Amyloid diseases are degenerative pathologies, highly prevalent today because they are closely related to aging, that have in common the erroneous folding of intrinsically disordered proteins (IDPs) which aggregate and lead to cell death. Type 2 Diabetes involves a peptide called human islet amyloid polypeptide (hIAPP), which undergoes a conformational change, triggering the aggregation process leading to amyloid aggregates and fibers rich in β-sheets mainly found in the pancreas of all diabetic patients. Inhibiting the aggregation of amyloid proteins has emerged as a relevant therapeutic approach and we have recently developed the design of acyclic flexible hairpins based on peptidic recognition sequences of the amyloid β peptide (Aβ1–42) as a successful strategy to inhibit its aggregation involved in Alzheimer’s disease. The present work reports the extension of our strategy to hIAPP aggregation inhibitors. The design, synthesis, conformational analyses, and biophysical evaluations of dynamic β-hairpin like structures built on a piperidine-pyrrolidine β-turn inducer are described. By linking to this β-turn inducer three different arms (i) pentapeptide, (ii) tripeptide, and (iii) α/aza/aza/pseudotripeptide, we demonstrate that the careful selection of the peptide-based arms from the sequence of hIAPP allowed to selectively modulate its aggregation, while the peptide character can be decreased. Biophysical assays combining, Thioflavin-T fluorescence, transmission electronic microscopy, capillary electrophoresis, and mass spectrometry showed that the designed compounds inhibit both the oligomerization and the fibrillization of hIAPP. They are also capable to decrease the aggregation process in the presence of membrane models and to strongly delay the membrane-leakage induced by hIAPP. More generally, this work provides the proof of concept that our rational design is a versatile and relevant strategy for developing efficient and selective inhibitors of aggregation of amyloidogenic proteins.

β-Hairpin peptide mimics decrease human islet amyloid polypeptide (hIAPP) aggregation / J. Lesma, F. Bizet, C. Berardet, N. Tonali, S. Pellegrino, M. Taverna, L. Khemtemourian, J. Soulier, C. van Heijenoort, F. Halgand, T. Ha-Duong, J. Kaffy, S. Ongeri. - In: FRONTIERS IN CELL AND DEVELOPMENTAL BIOLOGY. - ISSN 2296-634X. - 9(2021 Sep 16), pp. 729001.1-729001.24. [10.3389/fcell.2021.729001]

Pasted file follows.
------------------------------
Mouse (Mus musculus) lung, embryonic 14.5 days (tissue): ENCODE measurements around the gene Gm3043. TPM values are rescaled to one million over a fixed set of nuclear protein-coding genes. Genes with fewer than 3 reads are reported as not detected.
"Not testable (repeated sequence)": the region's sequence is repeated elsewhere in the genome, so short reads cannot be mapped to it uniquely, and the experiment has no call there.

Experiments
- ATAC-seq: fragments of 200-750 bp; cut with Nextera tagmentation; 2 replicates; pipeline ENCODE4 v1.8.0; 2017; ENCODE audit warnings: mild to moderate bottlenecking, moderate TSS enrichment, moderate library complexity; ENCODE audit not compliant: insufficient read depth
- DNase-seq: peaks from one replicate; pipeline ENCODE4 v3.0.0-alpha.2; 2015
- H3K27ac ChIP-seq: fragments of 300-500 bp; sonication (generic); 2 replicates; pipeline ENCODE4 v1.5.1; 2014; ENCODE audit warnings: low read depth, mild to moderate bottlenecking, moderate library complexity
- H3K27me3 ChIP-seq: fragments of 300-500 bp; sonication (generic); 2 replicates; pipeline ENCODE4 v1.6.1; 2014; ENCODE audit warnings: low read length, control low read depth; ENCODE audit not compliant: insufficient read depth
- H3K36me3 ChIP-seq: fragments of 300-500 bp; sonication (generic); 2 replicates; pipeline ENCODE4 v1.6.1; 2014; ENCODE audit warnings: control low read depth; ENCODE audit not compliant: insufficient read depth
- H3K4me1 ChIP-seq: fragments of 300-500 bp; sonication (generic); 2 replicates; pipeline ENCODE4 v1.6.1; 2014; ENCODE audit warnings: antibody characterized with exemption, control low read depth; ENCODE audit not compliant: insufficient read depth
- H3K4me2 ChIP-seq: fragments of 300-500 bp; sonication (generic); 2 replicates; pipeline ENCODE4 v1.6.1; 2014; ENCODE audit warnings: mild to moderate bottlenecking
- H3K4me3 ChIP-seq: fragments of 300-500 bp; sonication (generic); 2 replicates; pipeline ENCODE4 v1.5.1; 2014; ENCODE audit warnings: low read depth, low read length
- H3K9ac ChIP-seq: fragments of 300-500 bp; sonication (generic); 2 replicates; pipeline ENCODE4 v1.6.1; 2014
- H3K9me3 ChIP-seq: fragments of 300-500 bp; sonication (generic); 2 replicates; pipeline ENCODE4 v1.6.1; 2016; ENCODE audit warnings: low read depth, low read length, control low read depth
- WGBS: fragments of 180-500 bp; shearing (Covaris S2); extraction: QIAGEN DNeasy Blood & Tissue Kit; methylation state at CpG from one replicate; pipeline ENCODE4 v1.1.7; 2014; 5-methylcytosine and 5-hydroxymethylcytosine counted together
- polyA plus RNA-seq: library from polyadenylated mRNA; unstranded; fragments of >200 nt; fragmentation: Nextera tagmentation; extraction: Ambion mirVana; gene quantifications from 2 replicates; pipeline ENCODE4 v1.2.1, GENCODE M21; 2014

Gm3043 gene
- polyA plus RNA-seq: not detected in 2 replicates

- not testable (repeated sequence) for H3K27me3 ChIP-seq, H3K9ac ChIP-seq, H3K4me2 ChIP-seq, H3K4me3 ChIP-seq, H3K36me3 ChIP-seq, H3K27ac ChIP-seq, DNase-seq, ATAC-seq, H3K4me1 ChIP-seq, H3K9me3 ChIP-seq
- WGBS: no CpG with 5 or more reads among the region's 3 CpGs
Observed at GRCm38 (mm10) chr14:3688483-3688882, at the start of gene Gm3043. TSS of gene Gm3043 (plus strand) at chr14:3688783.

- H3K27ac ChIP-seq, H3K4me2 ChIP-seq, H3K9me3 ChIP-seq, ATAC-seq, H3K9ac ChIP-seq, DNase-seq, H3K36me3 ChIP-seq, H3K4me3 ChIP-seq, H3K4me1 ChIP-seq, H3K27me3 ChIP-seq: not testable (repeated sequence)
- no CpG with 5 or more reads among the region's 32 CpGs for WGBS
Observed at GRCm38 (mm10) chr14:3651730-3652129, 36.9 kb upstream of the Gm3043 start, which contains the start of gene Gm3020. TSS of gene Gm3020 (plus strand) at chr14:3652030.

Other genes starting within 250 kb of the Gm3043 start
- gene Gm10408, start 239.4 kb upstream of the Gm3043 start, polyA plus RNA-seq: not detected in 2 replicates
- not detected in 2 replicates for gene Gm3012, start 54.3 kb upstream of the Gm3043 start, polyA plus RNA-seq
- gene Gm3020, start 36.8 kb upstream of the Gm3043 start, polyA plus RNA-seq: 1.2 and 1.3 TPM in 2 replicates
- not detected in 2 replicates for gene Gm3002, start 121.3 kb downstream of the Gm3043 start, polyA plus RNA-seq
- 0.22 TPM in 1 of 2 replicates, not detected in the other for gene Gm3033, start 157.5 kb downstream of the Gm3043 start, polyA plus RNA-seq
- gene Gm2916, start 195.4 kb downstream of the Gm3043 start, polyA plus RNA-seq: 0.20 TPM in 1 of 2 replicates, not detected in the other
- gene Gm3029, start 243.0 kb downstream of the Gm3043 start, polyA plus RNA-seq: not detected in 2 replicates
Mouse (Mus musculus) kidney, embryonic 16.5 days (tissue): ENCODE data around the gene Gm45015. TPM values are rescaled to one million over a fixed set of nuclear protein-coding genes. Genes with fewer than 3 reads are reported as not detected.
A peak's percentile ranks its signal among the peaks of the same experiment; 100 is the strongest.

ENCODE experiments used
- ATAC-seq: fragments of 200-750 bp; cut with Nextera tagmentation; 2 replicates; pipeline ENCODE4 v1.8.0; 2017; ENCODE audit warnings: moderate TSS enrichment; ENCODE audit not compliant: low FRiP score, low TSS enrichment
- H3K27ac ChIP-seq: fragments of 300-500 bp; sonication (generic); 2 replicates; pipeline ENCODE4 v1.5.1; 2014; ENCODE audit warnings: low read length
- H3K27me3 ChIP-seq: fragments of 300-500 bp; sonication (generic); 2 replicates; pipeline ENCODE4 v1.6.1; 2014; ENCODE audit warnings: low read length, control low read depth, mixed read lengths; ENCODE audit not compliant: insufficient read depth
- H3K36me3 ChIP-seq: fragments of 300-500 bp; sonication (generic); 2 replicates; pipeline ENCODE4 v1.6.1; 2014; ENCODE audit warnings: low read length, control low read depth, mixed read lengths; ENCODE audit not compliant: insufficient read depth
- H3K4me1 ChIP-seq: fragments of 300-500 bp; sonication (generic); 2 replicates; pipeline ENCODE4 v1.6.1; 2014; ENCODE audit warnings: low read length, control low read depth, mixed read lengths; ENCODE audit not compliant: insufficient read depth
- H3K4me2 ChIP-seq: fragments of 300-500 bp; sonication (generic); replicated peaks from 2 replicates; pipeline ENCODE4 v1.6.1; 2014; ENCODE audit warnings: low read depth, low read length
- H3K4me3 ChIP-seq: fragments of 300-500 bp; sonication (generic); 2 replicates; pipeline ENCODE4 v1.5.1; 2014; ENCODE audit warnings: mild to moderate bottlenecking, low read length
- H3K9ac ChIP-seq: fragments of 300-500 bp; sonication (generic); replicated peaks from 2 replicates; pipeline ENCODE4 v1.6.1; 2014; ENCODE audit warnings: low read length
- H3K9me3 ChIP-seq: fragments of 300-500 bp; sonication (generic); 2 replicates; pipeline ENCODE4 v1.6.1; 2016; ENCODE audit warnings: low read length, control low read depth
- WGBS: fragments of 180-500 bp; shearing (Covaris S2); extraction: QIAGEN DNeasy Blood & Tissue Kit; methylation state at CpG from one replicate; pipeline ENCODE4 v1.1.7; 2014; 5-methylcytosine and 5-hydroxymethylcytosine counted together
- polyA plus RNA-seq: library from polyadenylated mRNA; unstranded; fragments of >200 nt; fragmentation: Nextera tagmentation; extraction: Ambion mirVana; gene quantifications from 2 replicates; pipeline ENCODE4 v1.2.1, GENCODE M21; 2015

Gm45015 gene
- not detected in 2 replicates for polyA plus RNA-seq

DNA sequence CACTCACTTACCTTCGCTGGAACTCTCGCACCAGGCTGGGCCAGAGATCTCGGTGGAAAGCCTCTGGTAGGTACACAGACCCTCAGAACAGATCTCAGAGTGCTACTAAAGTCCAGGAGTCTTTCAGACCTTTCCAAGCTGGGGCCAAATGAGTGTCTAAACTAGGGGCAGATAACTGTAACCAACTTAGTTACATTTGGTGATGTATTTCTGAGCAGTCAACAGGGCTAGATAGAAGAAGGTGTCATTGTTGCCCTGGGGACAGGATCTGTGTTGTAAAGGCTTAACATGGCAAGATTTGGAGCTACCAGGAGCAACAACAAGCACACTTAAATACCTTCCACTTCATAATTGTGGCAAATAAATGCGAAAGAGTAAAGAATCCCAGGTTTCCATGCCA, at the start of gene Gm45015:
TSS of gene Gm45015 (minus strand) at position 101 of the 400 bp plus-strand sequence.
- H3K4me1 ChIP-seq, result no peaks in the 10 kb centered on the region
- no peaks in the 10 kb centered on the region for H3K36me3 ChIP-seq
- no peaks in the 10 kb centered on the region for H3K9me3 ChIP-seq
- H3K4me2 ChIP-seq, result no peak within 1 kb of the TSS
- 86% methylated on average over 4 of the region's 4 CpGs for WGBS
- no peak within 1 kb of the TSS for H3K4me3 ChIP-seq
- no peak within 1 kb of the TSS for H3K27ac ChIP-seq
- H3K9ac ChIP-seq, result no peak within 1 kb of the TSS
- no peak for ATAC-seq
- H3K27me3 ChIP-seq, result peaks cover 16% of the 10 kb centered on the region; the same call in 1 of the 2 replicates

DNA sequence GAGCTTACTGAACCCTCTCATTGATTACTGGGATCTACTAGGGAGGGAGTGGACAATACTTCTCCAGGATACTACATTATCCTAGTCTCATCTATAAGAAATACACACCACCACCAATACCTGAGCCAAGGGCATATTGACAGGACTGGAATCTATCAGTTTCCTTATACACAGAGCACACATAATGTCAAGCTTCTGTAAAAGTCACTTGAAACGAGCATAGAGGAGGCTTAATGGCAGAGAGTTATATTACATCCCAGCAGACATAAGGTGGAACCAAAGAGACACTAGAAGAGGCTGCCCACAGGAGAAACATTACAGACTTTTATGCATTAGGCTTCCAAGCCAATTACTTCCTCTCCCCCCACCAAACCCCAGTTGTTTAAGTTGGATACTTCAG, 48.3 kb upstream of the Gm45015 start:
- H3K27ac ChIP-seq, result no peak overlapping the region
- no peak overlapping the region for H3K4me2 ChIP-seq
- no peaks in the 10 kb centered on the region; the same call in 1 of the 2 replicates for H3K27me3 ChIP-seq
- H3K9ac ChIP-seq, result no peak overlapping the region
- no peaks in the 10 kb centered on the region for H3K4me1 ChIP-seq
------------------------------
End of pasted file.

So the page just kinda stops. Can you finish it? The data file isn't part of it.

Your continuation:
β-Hairpin peptide mimics decrease human islet amyloid polypeptide (hIAPP) aggregation

S. Pellegrino;
2021-09-16

Abstract

Amyloid diseases are degenerative pathologies, highly prevalent today because they are closely related to aging, that have in common the erroneous folding of intrinsically disordered proteins (IDPs) which aggregate and lead to cell death. Type 2 Diabetes involves a peptide called human islet amyloid polypeptide (hIAPP), which undergoes a conformational change, triggering the aggregation process leading to amyloid aggregates and fibers rich in β-sheets mainly found in the pancreas of all diabetic patients. Inhibiting the aggregation of amyloid proteins has emerged as a relevant therapeutic approach and we have recently developed the design of acyclic flexible hairpins based on peptidic recognition sequences of the amyloid β peptide (Aβ1–42) as a successful strategy to inhibit its aggregation involved in Alzheimer’s disease. The present work reports the extension of our strategy to hIAPP aggregation inhibitors. The design, synthesis, conformational analyses, and biophysical evaluations of dynamic β-hairpin like structures built on a piperidine-pyrrolidine β-turn inducer are described. By linking to this β-turn inducer three different arms (i) pentapeptide, (ii) tripeptide, and (iii) α/aza/aza/pseudotripeptide, we demonstrate that the careful selection of the peptide-based arms from the sequence of hIAPP allowed to selectively modulate its aggregation, while the peptide character can be decreased. Biophysical assays combining, Thioflavin-T fluorescence, transmission electronic microscopy, capillary electrophoresis, and mass spectrometry showed that the designed compounds inhibit both the oligomerization and the fibrillization of hIAPP. They are also capable to decrease the aggregation process in the presence of membrane models and to strongly delay the membrane-leakage induced by hIAPP. More generally, this work provides the proof of concept that our rational design is a versatile and relevant strategy for developing efficient and selective inhibitors of aggregation of amyloidogenic proteins.
amyloid; hIAPP; type 2 diabetes; peptidomimetics; b-hairpin; aza-peptide; aggregation
Settore CHIM/06 - Chimica Organica
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Utilizza questo identificativo per citare o creare un link a questo documento: http://hdl.handle.net/2434/868949
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